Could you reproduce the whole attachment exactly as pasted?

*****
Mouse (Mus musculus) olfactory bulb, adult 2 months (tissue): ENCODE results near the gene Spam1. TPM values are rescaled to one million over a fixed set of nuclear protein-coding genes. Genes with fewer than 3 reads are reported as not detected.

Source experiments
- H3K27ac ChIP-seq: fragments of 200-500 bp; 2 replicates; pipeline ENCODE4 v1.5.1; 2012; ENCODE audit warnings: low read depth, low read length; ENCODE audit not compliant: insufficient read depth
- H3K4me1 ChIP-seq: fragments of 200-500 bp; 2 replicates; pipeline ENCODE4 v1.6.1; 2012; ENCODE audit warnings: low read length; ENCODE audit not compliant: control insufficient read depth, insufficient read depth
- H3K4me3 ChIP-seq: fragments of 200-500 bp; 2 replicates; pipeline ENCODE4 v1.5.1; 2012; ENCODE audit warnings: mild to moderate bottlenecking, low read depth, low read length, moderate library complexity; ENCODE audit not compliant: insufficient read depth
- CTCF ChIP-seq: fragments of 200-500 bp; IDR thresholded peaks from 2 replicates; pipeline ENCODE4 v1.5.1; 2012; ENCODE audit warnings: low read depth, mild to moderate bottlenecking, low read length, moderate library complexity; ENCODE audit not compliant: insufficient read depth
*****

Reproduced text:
Mouse (Mus musculus) olfactory bulb, adult 2 months (tissue): ENCODE results near the gene Spam1. TPM values are rescaled to one million over a fixed set of nuclear protein-coding genes. Genes with fewer than 3 reads are reported as not detected.

Source experiments
- H3K27ac ChIP-seq: fragments of 200-500 bp; 2 replicates; pipeline ENCODE4 v1.5.1; 2012; ENCODE audit warnings: low read depth, low read length; ENCODE audit not compliant: insufficient read depth
- H3K4me1 ChIP-seq: fragments of 200-500 bp; 2 replicates; pipeline ENCODE4 v1.6.1; 2012; ENCODE audit warnings: low read length; ENCODE audit not compliant: control insufficient read depth, insufficient read depth
- H3K4me3 ChIP-seq: fragments of 200-500 bp; 2 replicates; pipeline ENCODE4 v1.5.1; 2012; ENCODE audit warnings: mild to moderate bottlenecking, low read depth, low read length, moderate library complexity; ENCODE audit not compliant: insufficient read depth
- CTCF ChIP-seq: fragments of 200-500 bp; IDR thresholded peaks from 2 replicates; pipeline ENCODE4 v1.5.1; 2012; ENCODE audit warnings: low read depth, mild to moderate bottlenecking, low read length, moderate library complexity; ENCODE audit not compliant: insufficient read depth